- Avoid driving a car or operating heavy machinery if you experience frequent episodes of vertigo. Doing so could lead to an accident and injury.
Modifying your diet can reduce your body's fluid retention and help decrease fluid in your inner ear. Your doctor may suggest you follow these dietary changes to lessen the severity and frequency of Meniere's disease symptoms:
- Eat regularly. Distributing evenly what you eat and drink throughout the day helps regulate your body fluids. Eat approximately the same amount of food at each meal. You may also eat five or six smaller meals rather than three meals a day.
- Limit salt. Consuming foods and beverages high in salt can increase fluid retention. Aim for 1,500 milligrams (mg) or less of sodium each day.
- Avoid monosodium glutamate (MSG). Some prepackaged food products and prepared restaurant foods contain MSG, a type of sodium. MSG can contribute to fluid retention. Check ingredient labels or ask your restaurant server if the food you're considering ordering contains MSG.
Other lifestyle changes
Some evidence suggests that lifestyle factors may worsen symptoms of Meniere's disease or act as triggers for the onset of symptoms. Your doctor may recommend the following changes to alleviate symptoms or help prevent the onset of symptoms.
- Avoid caffeine. Foods and beverages that contain caffeine, such as chocolate, coffee, tea and certain soft drinks, have stimulant properties that can make symptoms worse. For instance, caffeine may make ringing in the ear (tinnitus) louder.
- Stop smoking. Avoiding nicotine may lessen the severity of Meniere's disease symptoms.
- Manage stress and anxiety. It's difficult to know whether stress and anxiety act as triggers for Meniere's disease symptoms or are the result of having the disorder. Some evidence suggests, however, that managing stress and anxiety may lessen the severity of symptoms and enable you to cope with the disorder. Professional psychotherapy may help you identify stressors and develop strategies for dealing with stress and anxiety. Medications to alleviate anxiety also may be beneficial.
- Avoid allergens. Some reports note an association between allergies and Meniere's disease. Controlling your exposure to allergens and managing allergies with appropriate treatment may help manage Meniere's disease, as well.
- Migraine prevention. Emerging evidence linking Meniere's disease and migraine suggest that migraine management may lessen the severity of Meneire's disease.
Meniere's disease may affect your interaction with friends and family, your productivity at work, and the overall quality of your life. You may find encouragement and understanding in a support group. Group members can provide information, resources, support and coping strategies. Your doctor may be able to recommend a group in your area, or you may find information about local groups from the Vestibular Disorders Association.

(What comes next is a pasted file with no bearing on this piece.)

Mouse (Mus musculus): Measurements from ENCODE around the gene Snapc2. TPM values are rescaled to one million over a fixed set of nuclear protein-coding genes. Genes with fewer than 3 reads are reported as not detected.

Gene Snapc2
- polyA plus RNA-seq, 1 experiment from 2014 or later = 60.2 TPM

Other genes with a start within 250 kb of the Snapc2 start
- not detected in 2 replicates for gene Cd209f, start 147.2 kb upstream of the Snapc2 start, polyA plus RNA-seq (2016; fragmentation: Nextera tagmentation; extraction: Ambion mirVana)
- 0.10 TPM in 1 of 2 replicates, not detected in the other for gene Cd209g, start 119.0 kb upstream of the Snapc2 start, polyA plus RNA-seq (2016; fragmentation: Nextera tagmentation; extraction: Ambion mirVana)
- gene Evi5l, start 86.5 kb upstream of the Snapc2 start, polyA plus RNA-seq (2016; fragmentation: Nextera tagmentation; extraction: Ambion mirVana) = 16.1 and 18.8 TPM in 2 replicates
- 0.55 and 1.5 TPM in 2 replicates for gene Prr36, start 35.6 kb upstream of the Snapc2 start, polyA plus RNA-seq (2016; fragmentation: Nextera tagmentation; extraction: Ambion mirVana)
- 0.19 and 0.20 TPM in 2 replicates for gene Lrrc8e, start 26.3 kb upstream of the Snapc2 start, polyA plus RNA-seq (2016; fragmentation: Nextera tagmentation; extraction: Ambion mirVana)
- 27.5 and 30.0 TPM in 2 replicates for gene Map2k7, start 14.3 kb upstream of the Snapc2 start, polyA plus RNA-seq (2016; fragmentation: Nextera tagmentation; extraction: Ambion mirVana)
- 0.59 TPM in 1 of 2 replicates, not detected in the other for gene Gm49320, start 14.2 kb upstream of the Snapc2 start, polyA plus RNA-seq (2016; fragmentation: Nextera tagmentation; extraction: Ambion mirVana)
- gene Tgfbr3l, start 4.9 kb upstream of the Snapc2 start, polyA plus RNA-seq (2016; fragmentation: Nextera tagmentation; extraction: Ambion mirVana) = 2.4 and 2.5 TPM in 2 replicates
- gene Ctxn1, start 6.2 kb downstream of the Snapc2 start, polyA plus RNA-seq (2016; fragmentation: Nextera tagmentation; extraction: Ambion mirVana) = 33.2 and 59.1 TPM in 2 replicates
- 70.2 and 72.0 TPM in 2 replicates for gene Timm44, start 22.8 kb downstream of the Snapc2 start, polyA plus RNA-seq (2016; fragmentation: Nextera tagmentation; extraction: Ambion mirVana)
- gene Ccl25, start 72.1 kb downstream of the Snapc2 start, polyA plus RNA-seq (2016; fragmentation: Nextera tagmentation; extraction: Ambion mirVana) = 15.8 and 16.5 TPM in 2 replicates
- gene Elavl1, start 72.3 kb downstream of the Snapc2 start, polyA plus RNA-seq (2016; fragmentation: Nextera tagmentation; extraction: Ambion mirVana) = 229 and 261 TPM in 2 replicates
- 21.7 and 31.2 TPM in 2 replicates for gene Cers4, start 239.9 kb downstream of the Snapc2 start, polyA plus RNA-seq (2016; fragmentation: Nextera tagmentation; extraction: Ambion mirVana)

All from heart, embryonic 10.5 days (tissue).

Dec. 11, 2012
- Flint PW, et al. Cummings Otolaryngology: Head & Neck Surgery. 5th ed. Philadelphia, Pa.: Mosby Elsevier; 2010. http://www.mdconsult.com/books/about.do?about=true&eid=4-u1.0-B978-0-323-05283-2..X0001-8--TOP&isbn=978-0-323-05283-2&uniqId=230100505-57. Accessed Aug. 31, 2012.
- Meniere's disease. Vestibular DisordersAssociation. http://vestibular.org/menieres-disease. Accessed Aug. 31, 2012.
- Dinces EA, et al. Meniere disease. http://www.uptodate.com/index. Accessed Aug. 30, 2012.
- Lalwani AK. Current Diagnosis & Treatment in Otolaryngology — Head & Neck Surgery. 3rd ed. New York, N.Y.: The McGraw-Hill Companies; 2012. http://www.accessmedicine.com/resourceTOC.aspx?resourceID=39. Accessed Aug. 29, 2012.
- Rauch SD. Clinical hints and precipitating factors in patients suffering from Meniere's disease. Otolaryngologic Clinics of North America. 2010;43:1011.
- Heart attack, stroke and cardiac arrest warning signs. American Heart Association. http://www.heart.org/HEARTORG/General/Heart-Attack-Stroke-and-Cardiac-Arrest-Signs_UCM_303977_SubHomePage.jsp. Accessed Aug. 31, 2012.
- Meniere's disease. American Academy of Otolaryngology — Head and Neck Surgery. http://www.entnet.org/HealthInformation/menieresDisease.cfm. Accessed Aug. 31, 2012.
- Meniere's disease. National Institute on Deafness and Other Communication Disorders. http://www.nidcd.nih.gov/health/balance/pages/meniere.aspx. Accessed Aug. 31, 2012.
- Potassium. American Cancer Society. http://www.cancer.org/Treatment/TreatmentsandSideEffects/ComplementaryandAlternativeMedicine/HerbsVitaminsandMinerals/potassium. Accessed Aug. 31, 2012.
- Sodium (salt or sodium chloride). American Heart Association. http://www.heart.org/HEARTORG/GettingHealthy/NutritionCenter/HealthyDietGoals/Sodium-Salt-or-Sodium-Chloride_UCM_303290_Article.jsp. Accessed Aug. 31, 2012.
- Neff BA (expert opinion). Mayo Clinic, Rochester, Minn. Sept. 18, 2012.
- Neff BA, et al. Auditory and vestibular symptoms and chronic subjective dizziness in patients with Meniere's disease, vestibular migraine, and Meniere's disease with concomitant vestibular migraine. Otology & Neurotology. 2012;33:1235.